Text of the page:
Stable housing is a basic need, and permanent housing could be a form of reparations for people who are currently unhoused, and who have suffered, and continue to suffer because San Francisco’s government, and the real estate industry that funds local political campaigns, is very intentionally causing more suffering. We hope that other Japanese Americans will join us and already existing movements to end the silence around this. Speak out with us and our homeless friends, family, and neighbors.
There is an on-going life-threatening clean water crisis in the Stateville Correctional Facility in Joliet IL. On Dec. 7th, Chicago-based Community Renewal Society member congregations joined with 17 community organizations to protest and to deliver 62,250 bottles of safe and clean water. Access to safe and clean water is a human right, in prison and out. It is a matter of economic and racial justice. At a press conference before the demonstration, speakers demanded that the governor of Illinois resolve this crisis immediately, saying that human life depends on it. And it seems like the least the state could do – provide clean water.
New Amendment Needed
The Abolition Amendment has been introduced in the Senate and the House. Co-sponsored by Senator Edward Markey MA, Senator Jeff Merkley OR and Congresswoman Nikema Williams GA, it is currently pending in the Senate Judiciary Committee. The resolution would amend the u.s. constitution by adding a new Article prohibiting the use of slavery and involuntary servitude as punishment for a crime. It would end the damaging slavery loophole that still persists in the U.S. Constitution. The 13th Amendment, passed in 1865, formally ended slavery but included a clause allowing it as punishment for convicted persons. The Abolition Amendment would include language that nobody should be stripped of their basic humanity and forced to toil for someone else’s profit for any reason. The amendment would be a step towards abolishing prisons altogether but it would have to be ratified by ¾ of the 50 states. ABOLISH PRISONS NOW
Still Standing Tall
Hi Family. I’m an individual who made plenty of mistakes, even tried to do right but still landed back in prison. But now I am close to getting out if I get parole this year, I will be good, if not I max out next year. I am writing this story to say I lost my mother this year in January. I blame myself because standing up for myself and protecting myself, I missed the chance to see mother’s service and burial. I did get to talk to my mother on the phone and I knew she wasn’t going to live much longer because she needed a lung transplant and didn’t have the money to be put at the top of the list. But … God took her home to stop her pain and even though my mother passed away, she got to see me graduate high school and go on living my life. Even though I made mistakes, I am still standing tall living the life as the woman I want to be.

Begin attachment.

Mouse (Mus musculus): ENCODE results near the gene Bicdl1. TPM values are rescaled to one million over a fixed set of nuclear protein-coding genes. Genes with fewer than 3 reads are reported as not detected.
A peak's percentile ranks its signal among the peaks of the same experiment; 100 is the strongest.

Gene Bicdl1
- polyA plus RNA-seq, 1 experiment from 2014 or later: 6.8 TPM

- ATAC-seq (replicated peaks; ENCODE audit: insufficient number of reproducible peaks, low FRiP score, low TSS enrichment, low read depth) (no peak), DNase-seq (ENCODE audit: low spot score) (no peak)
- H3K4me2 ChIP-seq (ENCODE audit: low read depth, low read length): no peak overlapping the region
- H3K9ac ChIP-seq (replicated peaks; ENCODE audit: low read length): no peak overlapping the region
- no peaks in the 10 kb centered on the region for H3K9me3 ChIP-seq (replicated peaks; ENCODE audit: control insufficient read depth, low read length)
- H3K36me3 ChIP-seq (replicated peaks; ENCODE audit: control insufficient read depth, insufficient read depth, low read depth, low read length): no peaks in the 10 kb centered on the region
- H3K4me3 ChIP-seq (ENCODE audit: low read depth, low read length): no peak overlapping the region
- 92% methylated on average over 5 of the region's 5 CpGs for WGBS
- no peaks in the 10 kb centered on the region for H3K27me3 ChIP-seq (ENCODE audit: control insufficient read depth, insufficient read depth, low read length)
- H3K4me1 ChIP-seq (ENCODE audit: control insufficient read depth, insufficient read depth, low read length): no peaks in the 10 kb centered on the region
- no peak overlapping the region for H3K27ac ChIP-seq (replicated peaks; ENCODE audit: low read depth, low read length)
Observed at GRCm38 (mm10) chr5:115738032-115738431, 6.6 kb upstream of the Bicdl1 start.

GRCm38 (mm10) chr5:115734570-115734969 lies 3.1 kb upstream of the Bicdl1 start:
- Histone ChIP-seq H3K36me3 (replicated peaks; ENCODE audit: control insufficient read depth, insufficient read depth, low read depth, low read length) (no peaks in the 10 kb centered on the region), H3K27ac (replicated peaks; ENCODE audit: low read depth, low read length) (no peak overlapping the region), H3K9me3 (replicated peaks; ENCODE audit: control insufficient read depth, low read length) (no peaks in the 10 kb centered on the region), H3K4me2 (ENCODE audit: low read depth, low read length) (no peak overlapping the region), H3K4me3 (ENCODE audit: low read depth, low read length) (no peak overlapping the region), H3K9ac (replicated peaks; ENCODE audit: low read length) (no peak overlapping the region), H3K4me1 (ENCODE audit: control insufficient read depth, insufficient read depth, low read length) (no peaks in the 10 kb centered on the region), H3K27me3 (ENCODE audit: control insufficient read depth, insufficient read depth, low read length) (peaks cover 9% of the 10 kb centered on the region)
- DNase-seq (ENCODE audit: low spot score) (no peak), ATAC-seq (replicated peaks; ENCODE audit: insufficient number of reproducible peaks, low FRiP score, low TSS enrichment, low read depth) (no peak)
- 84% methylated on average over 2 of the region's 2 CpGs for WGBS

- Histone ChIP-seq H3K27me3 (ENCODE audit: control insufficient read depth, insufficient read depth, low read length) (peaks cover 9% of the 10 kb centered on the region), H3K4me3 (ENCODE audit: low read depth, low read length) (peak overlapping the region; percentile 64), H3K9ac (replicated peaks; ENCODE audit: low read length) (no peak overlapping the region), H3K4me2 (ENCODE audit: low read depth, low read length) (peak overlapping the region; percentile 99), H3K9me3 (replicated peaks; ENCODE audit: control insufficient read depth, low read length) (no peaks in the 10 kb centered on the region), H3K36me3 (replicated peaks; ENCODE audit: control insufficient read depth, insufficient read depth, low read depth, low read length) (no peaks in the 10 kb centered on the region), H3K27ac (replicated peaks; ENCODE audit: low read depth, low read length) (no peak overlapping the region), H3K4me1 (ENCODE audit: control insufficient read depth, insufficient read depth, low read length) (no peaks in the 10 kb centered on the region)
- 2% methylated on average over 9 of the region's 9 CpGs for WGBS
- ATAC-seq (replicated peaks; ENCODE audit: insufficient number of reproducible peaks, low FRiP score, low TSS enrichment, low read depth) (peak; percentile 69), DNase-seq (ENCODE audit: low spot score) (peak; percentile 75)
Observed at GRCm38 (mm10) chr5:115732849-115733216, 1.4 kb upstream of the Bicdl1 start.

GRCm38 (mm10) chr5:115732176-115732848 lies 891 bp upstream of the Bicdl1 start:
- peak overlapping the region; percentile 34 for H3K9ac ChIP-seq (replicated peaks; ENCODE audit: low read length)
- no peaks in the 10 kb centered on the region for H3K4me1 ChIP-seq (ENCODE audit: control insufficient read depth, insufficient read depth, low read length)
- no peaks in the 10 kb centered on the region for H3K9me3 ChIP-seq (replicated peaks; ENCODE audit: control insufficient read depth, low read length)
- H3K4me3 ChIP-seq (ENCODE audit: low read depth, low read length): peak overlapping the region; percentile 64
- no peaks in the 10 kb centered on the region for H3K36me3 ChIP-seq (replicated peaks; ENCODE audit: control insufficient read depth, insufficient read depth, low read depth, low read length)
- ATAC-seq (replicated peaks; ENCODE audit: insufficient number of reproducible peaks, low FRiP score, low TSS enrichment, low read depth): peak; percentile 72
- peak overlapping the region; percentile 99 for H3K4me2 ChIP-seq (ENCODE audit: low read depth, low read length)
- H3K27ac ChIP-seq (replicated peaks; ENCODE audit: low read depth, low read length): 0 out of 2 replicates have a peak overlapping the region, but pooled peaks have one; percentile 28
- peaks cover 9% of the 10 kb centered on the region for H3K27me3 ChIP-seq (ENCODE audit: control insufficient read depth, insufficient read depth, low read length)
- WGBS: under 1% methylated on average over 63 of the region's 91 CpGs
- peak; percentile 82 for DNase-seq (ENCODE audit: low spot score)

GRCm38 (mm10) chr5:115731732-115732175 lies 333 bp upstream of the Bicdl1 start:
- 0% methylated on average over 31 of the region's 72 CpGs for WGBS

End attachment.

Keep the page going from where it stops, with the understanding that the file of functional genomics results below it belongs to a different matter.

I, Ms Juicy queen bee, in Pennsylvania send a shout out to my friends and family across the states that are in prison trying to make it and a special shout out to my friend and other half, Mr. E Stuges and kisses. William Coward #ML5077 SCI Houtzdale PO Box 33028, St Petersburg FL 33733 [address for letters to PA prisoners]
Hey there to all of my LGBT family. I just received my first UltraViolet issue and I want to say that I feel your all’s pain. I am in prison for 2 violent murders. I have 2 life withouts and will never get out of prison. I am transgender and when I first came to prison in 2011 all gay people were targeted. We were looked at as sicko’s, weak and weird. Even the staff looked down on us. So instead of me being who I am, I acted like someone who I wasn’t. I was mean toward everyone, always fighting and trying to be aggressive all the time no matter the situation. I figured that as long as I held that reputation then I wouldn’t have to worry about getting picked on. I stayed like that for 10 years, up until the beginning of 2021. I realized that I didn’t truly love myself acting and doing the things that I was doing, so I eventually started carrying myself who I really am. Even though I get treated bad and get picked on like I do, I realize I can say that I love myself and no one can ever take that away from me. So I want to say that don’t let no one ever make you do things or act a way you normally wouldn’t act. Always love yourself, that’s the only thing that matters and don’t let no one take that away from you. I’m always open to meet and write new people so let’s be friends … Marion Parker #139284, EKCC, 200 Road to Justice, West Liberty KY 41472